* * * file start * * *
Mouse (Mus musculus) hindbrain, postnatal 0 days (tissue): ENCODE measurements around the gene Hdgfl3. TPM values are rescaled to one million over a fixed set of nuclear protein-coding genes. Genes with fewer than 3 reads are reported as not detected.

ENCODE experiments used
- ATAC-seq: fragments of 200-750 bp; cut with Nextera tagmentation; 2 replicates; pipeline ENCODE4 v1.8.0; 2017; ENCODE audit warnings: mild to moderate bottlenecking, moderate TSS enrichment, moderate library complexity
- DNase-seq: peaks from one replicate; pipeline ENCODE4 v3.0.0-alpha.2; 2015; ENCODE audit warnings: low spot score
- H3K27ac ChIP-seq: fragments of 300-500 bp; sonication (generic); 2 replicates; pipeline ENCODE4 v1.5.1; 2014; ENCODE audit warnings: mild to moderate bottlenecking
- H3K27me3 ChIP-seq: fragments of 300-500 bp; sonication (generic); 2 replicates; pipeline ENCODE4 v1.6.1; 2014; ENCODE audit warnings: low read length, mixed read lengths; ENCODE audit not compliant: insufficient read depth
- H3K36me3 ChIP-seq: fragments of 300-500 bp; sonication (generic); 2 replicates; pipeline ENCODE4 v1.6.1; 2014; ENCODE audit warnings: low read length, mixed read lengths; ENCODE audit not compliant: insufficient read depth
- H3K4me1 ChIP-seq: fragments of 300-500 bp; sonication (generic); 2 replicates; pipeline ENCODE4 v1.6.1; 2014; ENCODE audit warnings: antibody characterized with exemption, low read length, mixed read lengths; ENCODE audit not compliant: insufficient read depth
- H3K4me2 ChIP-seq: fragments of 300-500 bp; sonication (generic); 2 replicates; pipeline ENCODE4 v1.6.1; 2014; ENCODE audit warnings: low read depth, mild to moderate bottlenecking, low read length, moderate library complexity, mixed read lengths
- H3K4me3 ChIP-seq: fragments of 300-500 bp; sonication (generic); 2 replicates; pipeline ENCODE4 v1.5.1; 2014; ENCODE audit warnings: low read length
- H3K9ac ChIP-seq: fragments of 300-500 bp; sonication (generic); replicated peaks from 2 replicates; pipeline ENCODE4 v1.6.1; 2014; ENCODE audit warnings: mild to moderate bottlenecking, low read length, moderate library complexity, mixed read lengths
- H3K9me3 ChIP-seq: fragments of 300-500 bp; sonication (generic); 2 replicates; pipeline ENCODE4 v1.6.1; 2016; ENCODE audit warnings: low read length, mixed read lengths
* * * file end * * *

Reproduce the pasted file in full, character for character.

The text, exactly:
Mouse (Mus musculus) hindbrain, postnatal 0 days (tissue): ENCODE measurements around the gene Hdgfl3. TPM values are rescaled to one million over a fixed set of nuclear protein-coding genes. Genes with fewer than 3 reads are reported as not detected.

ENCODE experiments used
- ATAC-seq: fragments of 200-750 bp; cut with Nextera tagmentation; 2 replicates; pipeline ENCODE4 v1.8.0; 2017; ENCODE audit warnings: mild to moderate bottlenecking, moderate TSS enrichment, moderate library complexity
- DNase-seq: peaks from one replicate; pipeline ENCODE4 v3.0.0-alpha.2; 2015; ENCODE audit warnings: low spot score
- H3K27ac ChIP-seq: fragments of 300-500 bp; sonication (generic); 2 replicates; pipeline ENCODE4 v1.5.1; 2014; ENCODE audit warnings: mild to moderate bottlenecking
- H3K27me3 ChIP-seq: fragments of 300-500 bp; sonication (generic); 2 replicates; pipeline ENCODE4 v1.6.1; 2014; ENCODE audit warnings: low read length, mixed read lengths; ENCODE audit not compliant: insufficient read depth
- H3K36me3 ChIP-seq: fragments of 300-500 bp; sonication (generic); 2 replicates; pipeline ENCODE4 v1.6.1; 2014; ENCODE audit warnings: low read length, mixed read lengths; ENCODE audit not compliant: insufficient read depth
- H3K4me1 ChIP-seq: fragments of 300-500 bp; sonication (generic); 2 replicates; pipeline ENCODE4 v1.6.1; 2014; ENCODE audit warnings: antibody characterized with exemption, low read length, mixed read lengths; ENCODE audit not compliant: insufficient read depth
- H3K4me2 ChIP-seq: fragments of 300-500 bp; sonication (generic); 2 replicates; pipeline ENCODE4 v1.6.1; 2014; ENCODE audit warnings: low read depth, mild to moderate bottlenecking, low read length, moderate library complexity, mixed read lengths
- H3K4me3 ChIP-seq: fragments of 300-500 bp; sonication (generic); 2 replicates; pipeline ENCODE4 v1.5.1; 2014; ENCODE audit warnings: low read length
- H3K9ac ChIP-seq: fragments of 300-500 bp; sonication (generic); replicated peaks from 2 replicates; pipeline ENCODE4 v1.6.1; 2014; ENCODE audit warnings: mild to moderate bottlenecking, low read length, moderate library complexity, mixed read lengths
- H3K9me3 ChIP-seq: fragments of 300-500 bp; sonication (generic); 2 replicates; pipeline ENCODE4 v1.6.1; 2016; ENCODE audit warnings: low read length, mixed read lengths